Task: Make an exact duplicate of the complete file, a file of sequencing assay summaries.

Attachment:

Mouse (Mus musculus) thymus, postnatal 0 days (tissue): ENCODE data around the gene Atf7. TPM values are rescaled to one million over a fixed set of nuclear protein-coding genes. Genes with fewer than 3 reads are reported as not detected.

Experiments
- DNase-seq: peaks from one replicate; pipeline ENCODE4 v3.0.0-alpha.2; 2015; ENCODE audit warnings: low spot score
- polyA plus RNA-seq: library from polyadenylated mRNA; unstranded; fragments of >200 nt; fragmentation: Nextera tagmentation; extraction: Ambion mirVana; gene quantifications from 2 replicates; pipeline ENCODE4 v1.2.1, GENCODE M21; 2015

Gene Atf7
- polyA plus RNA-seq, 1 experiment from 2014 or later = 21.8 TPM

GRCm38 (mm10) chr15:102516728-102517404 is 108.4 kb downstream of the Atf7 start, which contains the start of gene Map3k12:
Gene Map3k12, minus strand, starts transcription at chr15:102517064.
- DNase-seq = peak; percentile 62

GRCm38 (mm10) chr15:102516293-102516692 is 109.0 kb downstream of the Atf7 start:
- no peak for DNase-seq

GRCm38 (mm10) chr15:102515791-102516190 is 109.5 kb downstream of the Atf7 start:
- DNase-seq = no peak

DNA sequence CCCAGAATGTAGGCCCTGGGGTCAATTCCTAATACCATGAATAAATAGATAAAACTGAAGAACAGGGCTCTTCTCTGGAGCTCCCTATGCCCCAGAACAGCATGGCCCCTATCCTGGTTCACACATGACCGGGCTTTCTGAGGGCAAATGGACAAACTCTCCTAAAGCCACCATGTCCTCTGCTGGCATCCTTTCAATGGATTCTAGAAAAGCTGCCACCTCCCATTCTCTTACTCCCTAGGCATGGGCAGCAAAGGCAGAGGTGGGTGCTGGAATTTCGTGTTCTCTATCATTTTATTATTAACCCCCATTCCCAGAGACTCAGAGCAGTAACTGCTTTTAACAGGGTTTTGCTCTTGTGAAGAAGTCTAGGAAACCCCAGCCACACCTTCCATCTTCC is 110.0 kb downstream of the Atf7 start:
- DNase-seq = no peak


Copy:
Mouse (Mus musculus) thymus, postnatal 0 days (tissue): ENCODE data around the gene Atf7. TPM values are rescaled to one million over a fixed set of nuclear protein-coding genes. Genes with fewer than 3 reads are reported as not detected.

Experiments
- DNase-seq: peaks from one replicate; pipeline ENCODE4 v3.0.0-alpha.2; 2015; ENCODE audit warnings: low spot score
- polyA plus RNA-seq: library from polyadenylated mRNA; unstranded; fragments of >200 nt; fragmentation: Nextera tagmentation; extraction: Ambion mirVana; gene quantifications from 2 replicates; pipeline ENCODE4 v1.2.1, GENCODE M21; 2015

Gene Atf7
- polyA plus RNA-seq, 1 experiment from 2014 or later = 21.8 TPM

GRCm38 (mm10) chr15:102516728-102517404 is 108.4 kb downstream of the Atf7 start, which contains the start of gene Map3k12:
Gene Map3k12, minus strand, starts transcription at chr15:102517064.
- DNase-seq = peak; percentile 62

GRCm38 (mm10) chr15:102516293-102516692 is 109.0 kb downstream of the Atf7 start:
- no peak for DNase-seq

GRCm38 (mm10) chr15:102515791-102516190 is 109.5 kb downstream of the Atf7 start:
- DNase-seq = no peak

DNA sequence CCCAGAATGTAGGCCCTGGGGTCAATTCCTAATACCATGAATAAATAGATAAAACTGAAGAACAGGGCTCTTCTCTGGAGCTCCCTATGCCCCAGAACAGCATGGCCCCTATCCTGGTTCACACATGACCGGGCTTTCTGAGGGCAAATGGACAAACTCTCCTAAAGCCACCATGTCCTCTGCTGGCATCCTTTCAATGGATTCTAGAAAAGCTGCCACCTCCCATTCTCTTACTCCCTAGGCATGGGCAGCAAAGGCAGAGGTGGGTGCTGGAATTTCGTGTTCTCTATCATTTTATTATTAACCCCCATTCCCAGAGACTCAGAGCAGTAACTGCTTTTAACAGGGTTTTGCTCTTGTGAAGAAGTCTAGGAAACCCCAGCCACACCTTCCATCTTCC is 110.0 kb downstream of the Atf7 start:
- DNase-seq = no peak